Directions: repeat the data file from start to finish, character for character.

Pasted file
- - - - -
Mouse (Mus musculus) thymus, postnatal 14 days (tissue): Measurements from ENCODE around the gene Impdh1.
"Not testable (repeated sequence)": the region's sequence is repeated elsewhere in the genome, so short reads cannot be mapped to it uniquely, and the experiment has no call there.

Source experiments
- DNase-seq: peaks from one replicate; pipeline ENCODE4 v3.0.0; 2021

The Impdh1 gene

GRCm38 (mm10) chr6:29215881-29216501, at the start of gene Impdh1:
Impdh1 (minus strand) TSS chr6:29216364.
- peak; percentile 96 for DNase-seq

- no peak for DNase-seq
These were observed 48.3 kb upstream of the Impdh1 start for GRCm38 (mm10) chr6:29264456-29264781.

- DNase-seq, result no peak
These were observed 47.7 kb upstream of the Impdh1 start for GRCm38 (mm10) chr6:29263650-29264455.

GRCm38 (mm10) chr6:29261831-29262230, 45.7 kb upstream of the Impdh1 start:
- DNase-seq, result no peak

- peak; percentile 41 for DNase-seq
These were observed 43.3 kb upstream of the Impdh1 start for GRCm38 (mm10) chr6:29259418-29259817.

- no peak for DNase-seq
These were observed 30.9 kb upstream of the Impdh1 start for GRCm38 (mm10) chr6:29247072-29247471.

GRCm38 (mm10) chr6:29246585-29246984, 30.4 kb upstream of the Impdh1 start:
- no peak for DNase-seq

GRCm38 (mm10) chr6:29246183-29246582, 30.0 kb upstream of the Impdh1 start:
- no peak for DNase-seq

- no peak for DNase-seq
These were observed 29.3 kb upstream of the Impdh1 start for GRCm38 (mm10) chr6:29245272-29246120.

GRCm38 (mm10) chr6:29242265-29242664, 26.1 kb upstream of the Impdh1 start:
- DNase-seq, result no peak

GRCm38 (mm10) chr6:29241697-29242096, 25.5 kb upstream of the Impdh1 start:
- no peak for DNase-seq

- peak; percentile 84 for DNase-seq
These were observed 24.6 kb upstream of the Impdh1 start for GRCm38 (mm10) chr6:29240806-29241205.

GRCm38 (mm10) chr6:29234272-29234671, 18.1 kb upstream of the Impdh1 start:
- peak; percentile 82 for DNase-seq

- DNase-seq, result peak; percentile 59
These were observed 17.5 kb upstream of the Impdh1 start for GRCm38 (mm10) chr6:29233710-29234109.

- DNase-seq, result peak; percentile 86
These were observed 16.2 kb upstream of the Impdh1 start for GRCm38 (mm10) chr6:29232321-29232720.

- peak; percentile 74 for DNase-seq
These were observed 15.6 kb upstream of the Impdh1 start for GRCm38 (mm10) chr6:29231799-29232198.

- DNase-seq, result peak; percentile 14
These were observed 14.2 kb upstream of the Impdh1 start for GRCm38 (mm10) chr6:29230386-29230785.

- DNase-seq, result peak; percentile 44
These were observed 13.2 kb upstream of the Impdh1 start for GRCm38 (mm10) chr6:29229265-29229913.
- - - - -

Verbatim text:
Mouse (Mus musculus) thymus, postnatal 14 days (tissue): Measurements from ENCODE around the gene Impdh1.
"Not testable (repeated sequence)": the region's sequence is repeated elsewhere in the genome, so short reads cannot be mapped to it uniquely, and the experiment has no call there.

Source experiments
- DNase-seq: peaks from one replicate; pipeline ENCODE4 v3.0.0; 2021

The Impdh1 gene

GRCm38 (mm10) chr6:29215881-29216501, at the start of gene Impdh1:
Impdh1 (minus strand) TSS chr6:29216364.
- peak; percentile 96 for DNase-seq

- no peak for DNase-seq
These were observed 48.3 kb upstream of the Impdh1 start for GRCm38 (mm10) chr6:29264456-29264781.

- DNase-seq, result no peak
These were observed 47.7 kb upstream of the Impdh1 start for GRCm38 (mm10) chr6:29263650-29264455.

GRCm38 (mm10) chr6:29261831-29262230, 45.7 kb upstream of the Impdh1 start:
- DNase-seq, result no peak

- peak; percentile 41 for DNase-seq
These were observed 43.3 kb upstream of the Impdh1 start for GRCm38 (mm10) chr6:29259418-29259817.

- no peak for DNase-seq
These were observed 30.9 kb upstream of the Impdh1 start for GRCm38 (mm10) chr6:29247072-29247471.

GRCm38 (mm10) chr6:29246585-29246984, 30.4 kb upstream of the Impdh1 start:
- no peak for DNase-seq

GRCm38 (mm10) chr6:29246183-29246582, 30.0 kb upstream of the Impdh1 start:
- no peak for DNase-seq

- no peak for DNase-seq
These were observed 29.3 kb upstream of the Impdh1 start for GRCm38 (mm10) chr6:29245272-29246120.

GRCm38 (mm10) chr6:29242265-29242664, 26.1 kb upstream of the Impdh1 start:
- DNase-seq, result no peak

GRCm38 (mm10) chr6:29241697-29242096, 25.5 kb upstream of the Impdh1 start:
- no peak for DNase-seq

- peak; percentile 84 for DNase-seq
These were observed 24.6 kb upstream of the Impdh1 start for GRCm38 (mm10) chr6:29240806-29241205.

GRCm38 (mm10) chr6:29234272-29234671, 18.1 kb upstream of the Impdh1 start:
- peak; percentile 82 for DNase-seq

- DNase-seq, result peak; percentile 59
These were observed 17.5 kb upstream of the Impdh1 start for GRCm38 (mm10) chr6:29233710-29234109.

- DNase-seq, result peak; percentile 86
These were observed 16.2 kb upstream of the Impdh1 start for GRCm38 (mm10) chr6:29232321-29232720.

- peak; percentile 74 for DNase-seq
These were observed 15.6 kb upstream of the Impdh1 start for GRCm38 (mm10) chr6:29231799-29232198.

- DNase-seq, result peak; percentile 14
These were observed 14.2 kb upstream of the Impdh1 start for GRCm38 (mm10) chr6:29230386-29230785.

- DNase-seq, result peak; percentile 44
These were observed 13.2 kb upstream of the Impdh1 start for GRCm38 (mm10) chr6:29229265-29229913.